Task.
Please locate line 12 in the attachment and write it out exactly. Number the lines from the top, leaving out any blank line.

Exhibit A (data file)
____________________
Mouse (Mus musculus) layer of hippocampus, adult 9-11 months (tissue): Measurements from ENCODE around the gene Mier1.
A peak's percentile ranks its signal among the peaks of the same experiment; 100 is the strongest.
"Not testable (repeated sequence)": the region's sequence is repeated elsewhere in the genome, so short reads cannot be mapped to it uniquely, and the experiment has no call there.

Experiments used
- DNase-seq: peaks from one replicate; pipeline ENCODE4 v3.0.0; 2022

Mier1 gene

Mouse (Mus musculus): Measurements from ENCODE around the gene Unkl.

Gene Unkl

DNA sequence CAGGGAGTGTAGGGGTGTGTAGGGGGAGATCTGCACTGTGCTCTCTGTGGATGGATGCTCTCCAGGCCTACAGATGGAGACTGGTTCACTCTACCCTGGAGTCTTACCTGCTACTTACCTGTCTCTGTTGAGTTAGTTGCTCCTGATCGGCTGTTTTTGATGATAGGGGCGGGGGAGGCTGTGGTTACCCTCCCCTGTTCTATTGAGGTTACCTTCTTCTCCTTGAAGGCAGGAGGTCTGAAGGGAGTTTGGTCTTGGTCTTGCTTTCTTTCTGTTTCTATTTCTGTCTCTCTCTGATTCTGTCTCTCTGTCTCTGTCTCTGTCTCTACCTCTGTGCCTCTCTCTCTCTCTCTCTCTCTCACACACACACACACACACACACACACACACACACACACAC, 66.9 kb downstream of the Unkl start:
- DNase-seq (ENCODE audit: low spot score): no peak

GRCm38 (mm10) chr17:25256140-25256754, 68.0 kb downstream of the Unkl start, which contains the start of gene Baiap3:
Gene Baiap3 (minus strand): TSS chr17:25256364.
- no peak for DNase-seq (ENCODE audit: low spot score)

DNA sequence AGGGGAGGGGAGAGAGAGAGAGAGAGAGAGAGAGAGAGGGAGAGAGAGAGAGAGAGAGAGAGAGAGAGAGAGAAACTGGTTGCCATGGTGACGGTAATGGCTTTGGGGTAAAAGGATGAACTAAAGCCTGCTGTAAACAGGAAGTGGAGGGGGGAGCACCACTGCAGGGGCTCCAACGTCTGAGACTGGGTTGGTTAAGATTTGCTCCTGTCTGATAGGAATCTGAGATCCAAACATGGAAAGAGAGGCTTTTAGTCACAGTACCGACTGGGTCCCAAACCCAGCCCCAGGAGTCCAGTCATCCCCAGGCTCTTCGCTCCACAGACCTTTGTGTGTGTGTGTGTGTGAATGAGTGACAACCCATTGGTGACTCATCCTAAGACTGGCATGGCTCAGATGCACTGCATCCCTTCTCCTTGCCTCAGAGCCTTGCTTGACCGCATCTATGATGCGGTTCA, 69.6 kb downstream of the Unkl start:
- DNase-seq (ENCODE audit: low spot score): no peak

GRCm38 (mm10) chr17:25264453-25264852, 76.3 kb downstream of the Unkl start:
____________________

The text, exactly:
Gene Baiap3 (minus strand): TSS chr17:25256364.